More business owners using personal finances to invest
As we all know, the struggle to save and purchase property in Britain for young people has led to many families offering to lend the funds to their children to help them onto the property ladder.
Recent research has shown over £5bn was lent in 2016 to their children by the bank of mum and dad, but it looks like these handouts are also extending to young entrepreneurs who are unable to secure a bank loan to start their businesses.
Fresh findings from Opus Energy have revealed one in four small businesses with a turnover of less than £250,000 have used personal funds, including the bank of friends and family, to invest into their business. This contrasts with bigger businesses with a turnover of £2-3 million, who are largely avoiding this route altogether.
Bank of me
Personal finances, i.e. money saved, inherited or gifted from the family ‘bank’ is becoming a popular choice when faced with the challenges of applying for a bank loan with little credit history, turnover and financial history. According to the research, lenders reject an average of 100,000 small business loan applications each year, which contributes to a deficit of around £4bn per year.
Unattractive rates push borrowers away further – with stiff conditions and hefty re-payments hampering the future of their small business – making owners feel as though they have little choice but to borrow from the personal kitty. But is that really the case?
More suitable options
Under the new bank referral scheme, businesses turned away from banks are given the option to be referred to different methods of finance, such as invoice finance, peer-to peer lending and crowdfunding.
The invoice finance industry recently enjoyed a record quarter, with lending to businesses soaring above £20 billion. Meanwhile, crowdfunding websites have seen at least £7.2 billion has been lent over the web, and climbing, helping to fill the void in the current lending gap.
Research from Thincats, a peer-to-peer lending website, has also found that nearly 1.6 million people in the UK have borrowed money from their savings or family and friends to invest in their business.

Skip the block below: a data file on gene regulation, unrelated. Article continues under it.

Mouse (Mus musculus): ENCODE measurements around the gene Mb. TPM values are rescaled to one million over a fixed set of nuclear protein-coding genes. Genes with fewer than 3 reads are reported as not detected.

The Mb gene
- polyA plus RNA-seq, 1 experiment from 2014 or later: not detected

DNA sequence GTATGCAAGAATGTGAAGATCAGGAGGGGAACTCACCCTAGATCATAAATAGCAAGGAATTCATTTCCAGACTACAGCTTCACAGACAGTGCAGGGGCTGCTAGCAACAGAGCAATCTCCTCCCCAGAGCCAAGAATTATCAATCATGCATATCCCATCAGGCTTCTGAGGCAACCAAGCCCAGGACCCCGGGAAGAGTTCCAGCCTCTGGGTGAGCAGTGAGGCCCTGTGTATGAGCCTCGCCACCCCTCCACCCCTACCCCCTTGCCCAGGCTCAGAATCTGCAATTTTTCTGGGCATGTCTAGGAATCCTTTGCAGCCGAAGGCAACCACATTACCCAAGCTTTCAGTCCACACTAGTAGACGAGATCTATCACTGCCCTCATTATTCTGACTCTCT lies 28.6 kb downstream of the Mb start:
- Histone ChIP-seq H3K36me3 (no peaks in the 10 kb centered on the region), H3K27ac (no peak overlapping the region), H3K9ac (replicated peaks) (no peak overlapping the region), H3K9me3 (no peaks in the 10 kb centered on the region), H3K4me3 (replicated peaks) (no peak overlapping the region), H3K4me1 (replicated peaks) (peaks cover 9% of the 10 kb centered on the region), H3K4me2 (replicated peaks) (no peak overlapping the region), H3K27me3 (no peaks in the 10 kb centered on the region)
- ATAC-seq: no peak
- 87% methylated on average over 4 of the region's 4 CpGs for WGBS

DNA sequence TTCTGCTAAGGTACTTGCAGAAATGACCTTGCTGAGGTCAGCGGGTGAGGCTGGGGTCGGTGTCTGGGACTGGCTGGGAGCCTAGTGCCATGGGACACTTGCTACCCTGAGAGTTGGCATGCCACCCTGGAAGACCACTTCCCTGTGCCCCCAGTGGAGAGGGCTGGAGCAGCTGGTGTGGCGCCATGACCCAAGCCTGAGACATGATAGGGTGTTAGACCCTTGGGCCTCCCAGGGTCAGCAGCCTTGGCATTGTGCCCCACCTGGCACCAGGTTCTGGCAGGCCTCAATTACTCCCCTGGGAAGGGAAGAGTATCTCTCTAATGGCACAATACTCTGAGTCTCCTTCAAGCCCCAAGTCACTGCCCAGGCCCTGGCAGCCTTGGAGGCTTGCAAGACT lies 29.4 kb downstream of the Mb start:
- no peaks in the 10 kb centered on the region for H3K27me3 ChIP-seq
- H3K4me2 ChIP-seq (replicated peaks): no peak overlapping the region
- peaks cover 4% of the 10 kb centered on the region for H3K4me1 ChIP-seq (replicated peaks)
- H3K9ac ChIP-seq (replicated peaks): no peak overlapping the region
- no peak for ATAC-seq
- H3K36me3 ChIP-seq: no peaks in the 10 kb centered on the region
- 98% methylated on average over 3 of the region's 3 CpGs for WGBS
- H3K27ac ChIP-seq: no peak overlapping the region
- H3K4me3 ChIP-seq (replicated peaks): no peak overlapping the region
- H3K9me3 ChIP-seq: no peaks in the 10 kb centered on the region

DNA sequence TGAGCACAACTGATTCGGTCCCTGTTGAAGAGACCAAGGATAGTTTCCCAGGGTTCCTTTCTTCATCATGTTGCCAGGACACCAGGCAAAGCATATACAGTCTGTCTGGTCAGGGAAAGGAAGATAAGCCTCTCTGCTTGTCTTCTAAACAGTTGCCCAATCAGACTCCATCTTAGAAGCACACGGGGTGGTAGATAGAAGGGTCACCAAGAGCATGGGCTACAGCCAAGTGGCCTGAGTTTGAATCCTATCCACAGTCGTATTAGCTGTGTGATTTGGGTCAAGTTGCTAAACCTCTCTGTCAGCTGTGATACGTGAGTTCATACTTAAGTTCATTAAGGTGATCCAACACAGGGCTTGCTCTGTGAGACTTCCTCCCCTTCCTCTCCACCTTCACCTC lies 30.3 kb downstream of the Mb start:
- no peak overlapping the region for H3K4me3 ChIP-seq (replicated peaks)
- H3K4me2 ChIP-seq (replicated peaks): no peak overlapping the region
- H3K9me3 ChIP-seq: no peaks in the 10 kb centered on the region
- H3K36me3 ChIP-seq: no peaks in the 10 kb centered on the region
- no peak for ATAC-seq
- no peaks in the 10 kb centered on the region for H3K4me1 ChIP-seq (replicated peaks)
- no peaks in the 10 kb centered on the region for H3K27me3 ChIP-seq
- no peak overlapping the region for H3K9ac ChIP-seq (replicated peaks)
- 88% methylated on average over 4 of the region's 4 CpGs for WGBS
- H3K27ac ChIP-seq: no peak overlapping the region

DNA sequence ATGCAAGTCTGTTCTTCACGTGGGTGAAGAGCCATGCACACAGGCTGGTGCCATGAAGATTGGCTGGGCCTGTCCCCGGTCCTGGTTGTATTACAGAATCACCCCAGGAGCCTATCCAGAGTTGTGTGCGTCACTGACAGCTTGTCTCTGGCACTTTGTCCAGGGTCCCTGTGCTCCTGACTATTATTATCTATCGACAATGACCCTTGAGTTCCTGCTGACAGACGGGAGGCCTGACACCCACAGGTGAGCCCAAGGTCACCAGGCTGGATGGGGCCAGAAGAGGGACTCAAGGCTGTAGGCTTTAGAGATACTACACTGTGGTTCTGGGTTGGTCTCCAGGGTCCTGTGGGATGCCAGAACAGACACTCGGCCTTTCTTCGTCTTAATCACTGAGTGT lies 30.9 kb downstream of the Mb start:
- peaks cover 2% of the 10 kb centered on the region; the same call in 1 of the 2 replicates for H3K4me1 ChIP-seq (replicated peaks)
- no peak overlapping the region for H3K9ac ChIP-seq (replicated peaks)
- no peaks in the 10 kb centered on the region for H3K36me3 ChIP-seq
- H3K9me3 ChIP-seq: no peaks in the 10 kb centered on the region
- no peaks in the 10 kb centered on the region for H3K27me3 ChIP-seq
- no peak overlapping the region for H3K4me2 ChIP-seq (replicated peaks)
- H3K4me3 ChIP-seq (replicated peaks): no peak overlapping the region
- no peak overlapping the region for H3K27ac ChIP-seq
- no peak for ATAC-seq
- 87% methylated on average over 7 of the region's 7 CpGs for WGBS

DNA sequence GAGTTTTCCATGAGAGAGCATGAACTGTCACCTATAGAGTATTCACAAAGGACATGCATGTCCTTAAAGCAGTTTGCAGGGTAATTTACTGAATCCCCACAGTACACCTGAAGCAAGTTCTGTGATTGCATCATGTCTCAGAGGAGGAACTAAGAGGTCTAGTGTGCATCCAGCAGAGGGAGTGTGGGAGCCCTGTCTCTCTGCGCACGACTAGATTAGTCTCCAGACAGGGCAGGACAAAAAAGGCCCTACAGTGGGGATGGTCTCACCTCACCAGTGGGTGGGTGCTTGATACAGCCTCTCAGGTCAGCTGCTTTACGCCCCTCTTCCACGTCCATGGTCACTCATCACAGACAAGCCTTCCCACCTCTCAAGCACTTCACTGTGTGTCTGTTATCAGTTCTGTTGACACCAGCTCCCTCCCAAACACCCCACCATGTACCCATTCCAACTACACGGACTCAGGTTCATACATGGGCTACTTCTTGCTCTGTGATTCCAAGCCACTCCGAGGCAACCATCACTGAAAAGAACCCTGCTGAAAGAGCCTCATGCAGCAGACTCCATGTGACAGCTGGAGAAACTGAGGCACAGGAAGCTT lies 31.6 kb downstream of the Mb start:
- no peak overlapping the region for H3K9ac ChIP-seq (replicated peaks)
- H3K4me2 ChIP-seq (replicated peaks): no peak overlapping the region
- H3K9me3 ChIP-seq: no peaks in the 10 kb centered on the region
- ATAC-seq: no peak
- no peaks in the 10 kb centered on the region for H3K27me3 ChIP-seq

Furthermore, according to Thincats, start-ups are borrowing an average of £4,479 from friends and family, in around 1.6 million cases in the UK. Bypassing the banks altogether seems to be commonplace for start-ups now, due to the limited success rates and availability of funds after the financial crisis of 2008.
So, with friends and family becoming a popular choice – do many start-ups consider the ramifications of that investment later down the line?
Things to consider
When considering borrowing money from personal finances or friends and family, it’s important to remember to protect yourself and your business in the future. If you are currently considering this, here are 6 tips to avoid potential conflict:
- Decide who you would like to borrow from, a larger group or a sole source?
- Always be clear on what the money is being spent on and be prepared to explain in detail your plans for the business.
- Provide a written business plan – read our top tips for writing a solid business plan here.
- Be clear on the terms of the borrowing. Here, it’s a good idea to draw something up in writing that both parties can take a copy. Include the nature of the loan, and when the money is expected to be paid back.
- If you are investing money from your own personal savings, be clear on how much and, if possible, retain a safety net for unexpected circumstances that could start to affect your personal life.
- Look at the bigger picture. It’s no longer a straight choice between a loan or overdraft and borrowing from savings or friends and family – there is a raft of innovative funding options available to businesses of all sizes nowadays. The secret is knowing where to look.
Although an inability to successfully obtain a loan from a bank could be seen as a barrier to entry for many start-ups, it is important to note that the greater flexibility of the small business finance market is enabling many to source and adapt to alternative methods of finance – producing innovative and resourceful business unafraid of change and ready for success.
Have you borrowed money from family or friends, or used your own finances to invest in your business? We’d love to hear from you. You can leave a comment in the box below.